Showcases referring to social history

The gem-cutting and polishing workshops of Freiburg (Diorama 13)

Bohrer und Ballierer

The first reference to a grinding mill located at the Gerberau-channel occurs in 1368. The nearness of the Black Forest with its raw materials (e.g. minerals and water power) fostered the development of a gem-cutting industry in Freiburg. The polishers (Balierer) trimmed the gems (rock-crystals, garnets, agates) into a rounded shape by grinding them at the heavy grindstones. The grinded gems were handed to the “Bohrer” who pierced them with a drill. Then the excavation was carried out by the “Hohlwerker”, craftsmen skilled to grind the vessels at the inside. Finally the goldsmiths framed the crystal-bowls with a golden or silver setting.

During the 16th and 17th century Freiburg's gem-cutting industry was most prosperous. At that time, exclusively the members of the gem-cutting guild were allowed to import the rock-crystals from central Switzerland (Gotthard and Grimsel region) and also to sell them. Thanks to a privilege of 1601 by emperor Rudolf II., Freiburg acquired the exceptional status to be the only place to manufacture the garnets from Bohemia within the Austrian Empire! In 1625 almost 200 Bohr&Balier-chief operators are registered in Freiburg.

When the 30 Years War reached Freiburg in 1632, the gem-cutting industry sank down immediately. During the French occupation 1677-1698 it ceased to exist.

The years after 1750 brought a short term revival when empress Maria Theresia promoted Freiburg's gem-cutting industry in order to foster the export of luxury goods – according to the economic goals of mercantilism. When her renewal of Rudolf's II. garnet-manufacturing privilege was suspended already in 1775 it initiated the final decline of Freiburg's famous gem-cutting industry. In 1808 only 12 remaining grinding mills are registered in the Breisgau region.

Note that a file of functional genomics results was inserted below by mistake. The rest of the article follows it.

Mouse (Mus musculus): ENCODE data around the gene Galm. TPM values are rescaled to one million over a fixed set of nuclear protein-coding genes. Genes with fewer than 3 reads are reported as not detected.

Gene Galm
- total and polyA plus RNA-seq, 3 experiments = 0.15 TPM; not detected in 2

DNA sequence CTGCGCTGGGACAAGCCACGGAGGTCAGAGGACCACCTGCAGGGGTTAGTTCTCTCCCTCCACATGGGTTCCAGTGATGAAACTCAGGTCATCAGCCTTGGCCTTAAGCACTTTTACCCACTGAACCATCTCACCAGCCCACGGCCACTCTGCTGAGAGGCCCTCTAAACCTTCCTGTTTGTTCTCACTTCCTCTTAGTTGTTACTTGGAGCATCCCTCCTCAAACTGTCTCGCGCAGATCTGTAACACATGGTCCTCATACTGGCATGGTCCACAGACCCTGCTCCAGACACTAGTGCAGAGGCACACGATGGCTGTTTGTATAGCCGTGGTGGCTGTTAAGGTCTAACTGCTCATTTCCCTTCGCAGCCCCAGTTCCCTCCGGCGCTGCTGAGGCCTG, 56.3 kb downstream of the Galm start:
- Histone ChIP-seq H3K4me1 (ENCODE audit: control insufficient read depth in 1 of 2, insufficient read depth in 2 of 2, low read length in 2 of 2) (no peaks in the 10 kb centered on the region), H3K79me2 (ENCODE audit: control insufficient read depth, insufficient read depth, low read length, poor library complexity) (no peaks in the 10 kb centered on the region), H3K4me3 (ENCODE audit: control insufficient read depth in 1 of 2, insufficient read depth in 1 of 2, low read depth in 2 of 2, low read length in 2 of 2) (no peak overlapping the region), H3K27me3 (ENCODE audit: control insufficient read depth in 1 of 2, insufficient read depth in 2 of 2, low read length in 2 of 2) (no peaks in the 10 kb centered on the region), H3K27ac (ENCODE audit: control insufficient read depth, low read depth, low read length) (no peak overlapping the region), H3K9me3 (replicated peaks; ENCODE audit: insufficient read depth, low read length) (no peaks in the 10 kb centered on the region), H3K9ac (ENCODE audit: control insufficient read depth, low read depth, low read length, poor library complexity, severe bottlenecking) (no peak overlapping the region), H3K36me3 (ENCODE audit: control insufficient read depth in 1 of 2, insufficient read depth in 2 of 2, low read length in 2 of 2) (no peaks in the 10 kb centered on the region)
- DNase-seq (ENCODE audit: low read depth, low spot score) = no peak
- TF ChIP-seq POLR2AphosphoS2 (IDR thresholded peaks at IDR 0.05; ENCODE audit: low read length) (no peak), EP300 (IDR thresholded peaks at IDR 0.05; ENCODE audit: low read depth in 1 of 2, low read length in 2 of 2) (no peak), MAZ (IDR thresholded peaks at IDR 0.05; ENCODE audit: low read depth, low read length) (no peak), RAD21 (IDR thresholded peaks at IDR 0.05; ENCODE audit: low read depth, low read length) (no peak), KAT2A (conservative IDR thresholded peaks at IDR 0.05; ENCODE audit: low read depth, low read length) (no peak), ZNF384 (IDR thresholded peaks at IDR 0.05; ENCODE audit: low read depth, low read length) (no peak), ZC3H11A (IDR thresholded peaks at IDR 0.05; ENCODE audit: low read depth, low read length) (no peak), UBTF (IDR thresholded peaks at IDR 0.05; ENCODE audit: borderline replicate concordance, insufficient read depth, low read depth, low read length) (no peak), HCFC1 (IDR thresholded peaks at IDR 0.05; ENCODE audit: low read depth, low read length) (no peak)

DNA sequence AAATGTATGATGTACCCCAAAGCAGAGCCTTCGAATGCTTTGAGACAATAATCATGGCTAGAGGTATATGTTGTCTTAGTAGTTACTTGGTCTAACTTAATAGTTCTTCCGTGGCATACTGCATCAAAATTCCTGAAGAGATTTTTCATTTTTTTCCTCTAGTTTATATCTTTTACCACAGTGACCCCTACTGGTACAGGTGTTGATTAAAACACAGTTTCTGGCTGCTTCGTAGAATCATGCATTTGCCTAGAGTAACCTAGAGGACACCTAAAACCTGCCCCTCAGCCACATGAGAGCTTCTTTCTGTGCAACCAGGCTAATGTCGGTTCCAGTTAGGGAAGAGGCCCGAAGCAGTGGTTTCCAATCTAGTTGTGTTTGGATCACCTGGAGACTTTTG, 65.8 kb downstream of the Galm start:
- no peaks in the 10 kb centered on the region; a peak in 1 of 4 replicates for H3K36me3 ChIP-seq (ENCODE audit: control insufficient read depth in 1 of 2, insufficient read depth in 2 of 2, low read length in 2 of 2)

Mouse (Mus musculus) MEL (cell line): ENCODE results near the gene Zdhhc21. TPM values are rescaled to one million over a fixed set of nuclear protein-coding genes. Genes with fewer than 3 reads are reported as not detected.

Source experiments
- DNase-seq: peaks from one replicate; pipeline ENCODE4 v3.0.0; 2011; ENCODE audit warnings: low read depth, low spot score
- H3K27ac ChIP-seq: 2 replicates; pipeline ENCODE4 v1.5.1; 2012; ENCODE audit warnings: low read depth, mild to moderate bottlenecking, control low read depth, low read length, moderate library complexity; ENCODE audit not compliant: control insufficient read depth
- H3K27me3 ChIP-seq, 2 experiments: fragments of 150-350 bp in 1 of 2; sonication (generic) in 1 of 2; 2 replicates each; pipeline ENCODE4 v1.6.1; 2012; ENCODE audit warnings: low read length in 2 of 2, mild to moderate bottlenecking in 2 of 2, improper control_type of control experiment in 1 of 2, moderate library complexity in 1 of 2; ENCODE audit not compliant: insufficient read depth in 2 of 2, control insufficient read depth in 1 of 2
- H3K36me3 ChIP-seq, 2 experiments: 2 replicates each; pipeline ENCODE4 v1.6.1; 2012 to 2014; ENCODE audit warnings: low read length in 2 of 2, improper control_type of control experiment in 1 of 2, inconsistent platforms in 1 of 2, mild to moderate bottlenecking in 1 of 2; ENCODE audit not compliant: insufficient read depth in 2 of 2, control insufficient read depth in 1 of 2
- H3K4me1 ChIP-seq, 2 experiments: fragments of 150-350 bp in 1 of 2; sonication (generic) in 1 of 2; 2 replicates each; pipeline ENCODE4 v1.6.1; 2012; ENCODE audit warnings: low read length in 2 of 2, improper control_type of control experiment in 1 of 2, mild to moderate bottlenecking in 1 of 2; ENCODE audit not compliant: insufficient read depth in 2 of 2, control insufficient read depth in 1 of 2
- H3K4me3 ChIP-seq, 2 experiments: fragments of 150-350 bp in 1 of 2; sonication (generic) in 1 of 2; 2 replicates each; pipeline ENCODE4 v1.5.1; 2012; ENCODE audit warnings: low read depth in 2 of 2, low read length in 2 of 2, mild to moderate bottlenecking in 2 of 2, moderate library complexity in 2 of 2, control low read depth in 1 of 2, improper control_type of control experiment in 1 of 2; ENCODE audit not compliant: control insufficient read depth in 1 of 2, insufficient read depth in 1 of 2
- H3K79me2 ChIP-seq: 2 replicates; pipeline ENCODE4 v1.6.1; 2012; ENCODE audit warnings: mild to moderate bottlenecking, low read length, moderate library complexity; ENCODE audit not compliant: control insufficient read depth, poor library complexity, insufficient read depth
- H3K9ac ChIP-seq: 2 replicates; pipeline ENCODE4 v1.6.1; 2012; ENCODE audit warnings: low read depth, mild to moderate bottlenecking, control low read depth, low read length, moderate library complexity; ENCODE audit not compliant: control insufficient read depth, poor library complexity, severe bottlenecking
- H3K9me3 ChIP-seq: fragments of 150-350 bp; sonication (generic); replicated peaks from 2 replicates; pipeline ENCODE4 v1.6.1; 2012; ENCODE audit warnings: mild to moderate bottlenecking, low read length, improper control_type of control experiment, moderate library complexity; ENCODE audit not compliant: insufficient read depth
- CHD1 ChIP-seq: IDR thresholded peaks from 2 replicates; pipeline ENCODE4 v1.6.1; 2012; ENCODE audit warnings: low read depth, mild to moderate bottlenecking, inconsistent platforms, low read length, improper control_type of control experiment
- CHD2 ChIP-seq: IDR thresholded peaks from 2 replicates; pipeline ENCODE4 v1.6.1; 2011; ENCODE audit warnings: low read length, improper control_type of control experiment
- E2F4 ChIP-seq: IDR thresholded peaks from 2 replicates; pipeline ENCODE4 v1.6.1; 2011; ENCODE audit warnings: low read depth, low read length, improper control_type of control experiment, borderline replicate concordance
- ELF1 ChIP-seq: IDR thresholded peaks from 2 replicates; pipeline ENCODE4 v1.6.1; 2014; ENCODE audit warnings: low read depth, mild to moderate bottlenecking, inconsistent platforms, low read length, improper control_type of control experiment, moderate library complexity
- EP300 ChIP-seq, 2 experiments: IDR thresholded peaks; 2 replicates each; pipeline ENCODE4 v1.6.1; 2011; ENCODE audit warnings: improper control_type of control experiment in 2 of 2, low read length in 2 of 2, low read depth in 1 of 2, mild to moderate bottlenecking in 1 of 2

The prosecution of witches: An execution of the widows of three magistrates, Freiburg 1599 (Diorama 16)

After having passed the sentence to be witches, Margarethe Mößmerin, Anna Wolffahrtin und Catharina Stadelmannin, all of them widows of former magistrates of Freiburg´s city council, run the gauntlet along the main road through the Martinstor to the execution stake at the Basle country road, were they are decapitated on 24. 3. 1599.

During the 14th  century the inquisiton, which had been initiated to suppress heredicts, was commissioned with the prosecution of witchcraft and magic, both said to be inspired by the devil. The volume “Malleus Maleficarum” (“Hexenhammer”), published in 1487 by the two theologians Heinrich Institoris und Jakob Sprenger lecturing at the university of Freiburg, became the guideline for the trial of witches. The accusations were always similar: witchcraft, contract with the devil, renunciation of god, the “Sabbath of witches” (a get together of  “fiancées” in the night followed by a ride through the air on the back of animals). The magistrate was in charge of the trial and the chairman of the city council had to conduct the interrogation. The end of the 16th century in Freiburg saw a culmination into a widespread prosecution of witches with numerous innocent victims (12 women in 1599, 13 women in 1603). This is regarded as a manifestation of the public´s obsessive fears in that time, caused by starvation and the plague.